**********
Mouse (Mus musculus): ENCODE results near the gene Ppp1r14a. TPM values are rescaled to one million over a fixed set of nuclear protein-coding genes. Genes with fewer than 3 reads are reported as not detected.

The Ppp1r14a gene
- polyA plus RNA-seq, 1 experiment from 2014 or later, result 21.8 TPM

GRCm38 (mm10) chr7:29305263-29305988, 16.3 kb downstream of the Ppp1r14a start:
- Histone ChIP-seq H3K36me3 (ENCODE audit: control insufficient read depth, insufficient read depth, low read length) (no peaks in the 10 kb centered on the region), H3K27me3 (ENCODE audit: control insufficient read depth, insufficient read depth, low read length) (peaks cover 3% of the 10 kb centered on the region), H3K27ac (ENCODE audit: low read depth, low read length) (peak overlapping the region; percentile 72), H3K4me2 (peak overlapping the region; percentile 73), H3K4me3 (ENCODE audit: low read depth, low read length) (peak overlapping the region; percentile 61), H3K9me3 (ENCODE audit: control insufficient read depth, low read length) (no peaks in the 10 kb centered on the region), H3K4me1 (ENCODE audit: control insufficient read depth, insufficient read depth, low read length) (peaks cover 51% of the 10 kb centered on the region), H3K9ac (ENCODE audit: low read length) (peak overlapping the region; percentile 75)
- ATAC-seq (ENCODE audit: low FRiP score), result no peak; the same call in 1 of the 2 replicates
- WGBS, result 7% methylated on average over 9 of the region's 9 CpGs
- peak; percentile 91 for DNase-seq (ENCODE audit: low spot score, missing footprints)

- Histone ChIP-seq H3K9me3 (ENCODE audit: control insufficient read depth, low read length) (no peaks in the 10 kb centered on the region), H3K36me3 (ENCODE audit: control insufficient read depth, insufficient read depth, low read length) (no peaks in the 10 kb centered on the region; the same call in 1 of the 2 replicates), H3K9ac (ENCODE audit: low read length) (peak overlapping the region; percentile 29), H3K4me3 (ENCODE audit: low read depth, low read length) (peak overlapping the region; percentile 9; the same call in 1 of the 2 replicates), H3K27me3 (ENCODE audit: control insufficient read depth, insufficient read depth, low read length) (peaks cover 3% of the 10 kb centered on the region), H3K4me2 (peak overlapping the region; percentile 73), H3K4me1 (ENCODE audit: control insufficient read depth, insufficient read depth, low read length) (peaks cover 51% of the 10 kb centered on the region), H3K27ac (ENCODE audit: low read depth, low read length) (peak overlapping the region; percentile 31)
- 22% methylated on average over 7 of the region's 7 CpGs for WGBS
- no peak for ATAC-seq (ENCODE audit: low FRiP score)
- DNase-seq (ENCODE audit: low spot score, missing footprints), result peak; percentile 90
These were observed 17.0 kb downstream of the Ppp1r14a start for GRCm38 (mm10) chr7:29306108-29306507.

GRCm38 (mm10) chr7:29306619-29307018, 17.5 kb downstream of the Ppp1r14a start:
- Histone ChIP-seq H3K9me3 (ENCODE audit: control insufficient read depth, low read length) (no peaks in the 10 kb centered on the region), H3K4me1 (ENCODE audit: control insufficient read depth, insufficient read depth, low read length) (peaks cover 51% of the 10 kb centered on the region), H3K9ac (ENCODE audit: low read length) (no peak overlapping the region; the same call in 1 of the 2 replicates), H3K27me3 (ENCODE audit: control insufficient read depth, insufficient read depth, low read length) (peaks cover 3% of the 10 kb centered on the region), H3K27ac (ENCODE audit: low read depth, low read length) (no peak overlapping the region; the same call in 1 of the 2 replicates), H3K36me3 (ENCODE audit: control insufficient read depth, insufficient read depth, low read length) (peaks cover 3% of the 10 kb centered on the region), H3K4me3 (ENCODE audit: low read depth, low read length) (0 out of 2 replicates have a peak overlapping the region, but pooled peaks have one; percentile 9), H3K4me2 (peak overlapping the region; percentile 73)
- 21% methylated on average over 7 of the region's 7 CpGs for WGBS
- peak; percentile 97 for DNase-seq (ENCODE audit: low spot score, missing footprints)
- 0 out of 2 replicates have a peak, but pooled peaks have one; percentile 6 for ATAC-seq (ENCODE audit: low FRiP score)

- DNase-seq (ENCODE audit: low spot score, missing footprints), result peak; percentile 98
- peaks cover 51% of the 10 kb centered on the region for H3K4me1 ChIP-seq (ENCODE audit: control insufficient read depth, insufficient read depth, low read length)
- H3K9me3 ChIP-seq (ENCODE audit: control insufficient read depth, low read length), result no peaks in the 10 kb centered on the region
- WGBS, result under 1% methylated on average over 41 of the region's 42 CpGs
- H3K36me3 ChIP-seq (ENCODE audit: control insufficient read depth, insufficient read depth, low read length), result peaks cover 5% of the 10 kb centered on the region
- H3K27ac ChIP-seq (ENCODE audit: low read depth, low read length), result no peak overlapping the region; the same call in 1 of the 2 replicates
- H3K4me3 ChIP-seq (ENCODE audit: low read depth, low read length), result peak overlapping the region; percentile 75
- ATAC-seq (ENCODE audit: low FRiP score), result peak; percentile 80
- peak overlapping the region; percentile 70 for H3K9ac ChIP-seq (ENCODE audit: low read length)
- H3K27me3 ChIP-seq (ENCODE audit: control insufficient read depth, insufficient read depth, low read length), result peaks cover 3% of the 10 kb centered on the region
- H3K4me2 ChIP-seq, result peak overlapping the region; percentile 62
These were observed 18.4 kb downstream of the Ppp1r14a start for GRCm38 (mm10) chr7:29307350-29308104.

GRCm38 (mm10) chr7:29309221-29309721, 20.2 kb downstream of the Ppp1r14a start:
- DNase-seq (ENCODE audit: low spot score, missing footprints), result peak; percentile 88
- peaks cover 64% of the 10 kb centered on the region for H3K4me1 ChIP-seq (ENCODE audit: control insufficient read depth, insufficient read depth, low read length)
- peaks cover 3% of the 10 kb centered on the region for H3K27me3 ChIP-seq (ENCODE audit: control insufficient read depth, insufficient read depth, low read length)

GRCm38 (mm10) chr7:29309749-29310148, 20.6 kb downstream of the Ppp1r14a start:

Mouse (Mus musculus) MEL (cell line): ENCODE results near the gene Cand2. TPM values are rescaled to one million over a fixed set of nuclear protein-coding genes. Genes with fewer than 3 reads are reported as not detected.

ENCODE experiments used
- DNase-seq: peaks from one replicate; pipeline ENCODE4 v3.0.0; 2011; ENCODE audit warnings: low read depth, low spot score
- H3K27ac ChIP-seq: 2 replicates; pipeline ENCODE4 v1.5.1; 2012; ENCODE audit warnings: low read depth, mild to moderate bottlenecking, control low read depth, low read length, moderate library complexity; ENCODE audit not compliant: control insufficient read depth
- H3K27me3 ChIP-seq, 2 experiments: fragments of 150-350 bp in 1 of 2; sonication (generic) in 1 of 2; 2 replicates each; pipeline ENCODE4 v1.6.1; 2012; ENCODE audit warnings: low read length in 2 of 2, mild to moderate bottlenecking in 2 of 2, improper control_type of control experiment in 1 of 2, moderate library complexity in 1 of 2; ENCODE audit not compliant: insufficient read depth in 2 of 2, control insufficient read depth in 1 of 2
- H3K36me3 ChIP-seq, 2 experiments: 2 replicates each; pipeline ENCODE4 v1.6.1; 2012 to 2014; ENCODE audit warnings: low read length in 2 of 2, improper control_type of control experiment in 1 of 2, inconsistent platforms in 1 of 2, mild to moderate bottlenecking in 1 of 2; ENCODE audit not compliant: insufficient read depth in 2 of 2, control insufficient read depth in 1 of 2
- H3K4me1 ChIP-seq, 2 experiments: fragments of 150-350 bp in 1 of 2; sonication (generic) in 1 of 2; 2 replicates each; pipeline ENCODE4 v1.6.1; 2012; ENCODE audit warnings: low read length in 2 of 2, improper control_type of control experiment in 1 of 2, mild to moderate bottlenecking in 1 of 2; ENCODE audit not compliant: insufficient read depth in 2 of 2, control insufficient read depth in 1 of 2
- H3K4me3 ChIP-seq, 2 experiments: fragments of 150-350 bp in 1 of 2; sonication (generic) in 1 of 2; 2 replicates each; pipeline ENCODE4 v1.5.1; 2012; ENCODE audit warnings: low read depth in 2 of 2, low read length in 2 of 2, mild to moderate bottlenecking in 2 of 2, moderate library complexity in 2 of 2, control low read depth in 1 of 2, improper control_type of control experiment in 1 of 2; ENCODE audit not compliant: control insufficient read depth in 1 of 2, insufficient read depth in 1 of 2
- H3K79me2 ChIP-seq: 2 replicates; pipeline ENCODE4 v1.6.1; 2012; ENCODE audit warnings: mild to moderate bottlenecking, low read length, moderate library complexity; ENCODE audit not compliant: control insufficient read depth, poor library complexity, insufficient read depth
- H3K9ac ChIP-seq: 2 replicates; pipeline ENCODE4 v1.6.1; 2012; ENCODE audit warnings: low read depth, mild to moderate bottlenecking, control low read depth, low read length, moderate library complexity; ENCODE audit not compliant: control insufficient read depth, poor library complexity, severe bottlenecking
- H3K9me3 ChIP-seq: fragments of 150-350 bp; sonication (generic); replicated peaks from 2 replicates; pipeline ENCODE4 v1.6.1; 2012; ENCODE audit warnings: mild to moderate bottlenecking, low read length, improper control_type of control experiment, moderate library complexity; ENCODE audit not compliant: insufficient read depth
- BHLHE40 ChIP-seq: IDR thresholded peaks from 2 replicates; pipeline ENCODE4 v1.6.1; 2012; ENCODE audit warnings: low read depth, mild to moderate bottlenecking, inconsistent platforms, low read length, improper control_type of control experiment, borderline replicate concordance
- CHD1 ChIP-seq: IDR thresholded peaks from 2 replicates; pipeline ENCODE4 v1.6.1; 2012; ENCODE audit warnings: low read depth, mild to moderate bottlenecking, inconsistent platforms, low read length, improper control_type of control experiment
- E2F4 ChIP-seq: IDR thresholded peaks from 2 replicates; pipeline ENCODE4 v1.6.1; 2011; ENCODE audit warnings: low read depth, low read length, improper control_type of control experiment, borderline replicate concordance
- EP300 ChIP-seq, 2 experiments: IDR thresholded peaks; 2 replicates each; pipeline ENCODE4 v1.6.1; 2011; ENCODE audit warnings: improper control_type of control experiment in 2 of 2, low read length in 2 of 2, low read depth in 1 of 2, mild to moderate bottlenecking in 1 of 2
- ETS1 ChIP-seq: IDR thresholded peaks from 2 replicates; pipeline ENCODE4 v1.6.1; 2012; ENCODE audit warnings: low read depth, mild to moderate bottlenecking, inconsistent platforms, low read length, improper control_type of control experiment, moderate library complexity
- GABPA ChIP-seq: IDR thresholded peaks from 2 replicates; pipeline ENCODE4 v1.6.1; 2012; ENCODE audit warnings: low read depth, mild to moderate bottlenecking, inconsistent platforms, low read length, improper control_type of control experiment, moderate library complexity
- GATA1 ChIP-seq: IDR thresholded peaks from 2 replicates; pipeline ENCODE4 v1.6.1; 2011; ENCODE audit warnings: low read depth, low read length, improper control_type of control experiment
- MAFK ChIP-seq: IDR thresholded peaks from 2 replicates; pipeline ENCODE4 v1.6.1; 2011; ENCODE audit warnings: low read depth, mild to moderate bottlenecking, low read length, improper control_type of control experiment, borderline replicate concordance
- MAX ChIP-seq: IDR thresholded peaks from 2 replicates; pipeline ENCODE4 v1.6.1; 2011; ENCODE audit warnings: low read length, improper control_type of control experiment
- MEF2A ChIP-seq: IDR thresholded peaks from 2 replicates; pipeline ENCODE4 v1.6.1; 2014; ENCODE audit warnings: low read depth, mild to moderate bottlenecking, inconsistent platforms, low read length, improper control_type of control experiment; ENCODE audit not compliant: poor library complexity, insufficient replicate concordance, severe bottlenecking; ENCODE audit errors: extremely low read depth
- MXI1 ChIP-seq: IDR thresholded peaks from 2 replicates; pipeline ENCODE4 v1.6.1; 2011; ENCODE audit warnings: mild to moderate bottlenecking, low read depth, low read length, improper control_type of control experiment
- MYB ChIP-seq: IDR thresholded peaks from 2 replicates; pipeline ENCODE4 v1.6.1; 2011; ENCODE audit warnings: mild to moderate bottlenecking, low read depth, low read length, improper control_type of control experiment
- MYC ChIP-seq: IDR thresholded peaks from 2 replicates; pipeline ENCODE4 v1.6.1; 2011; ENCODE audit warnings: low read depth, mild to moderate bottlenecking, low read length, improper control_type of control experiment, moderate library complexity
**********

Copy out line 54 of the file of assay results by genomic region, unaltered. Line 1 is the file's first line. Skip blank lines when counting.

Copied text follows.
- MAFK ChIP-seq: IDR thresholded peaks from 2 replicates; pipeline ENCODE4 v1.6.1; 2011; ENCODE audit warnings: low read depth, mild to moderate bottlenecking, low read length, improper control_type of control experiment, borderline replicate concordance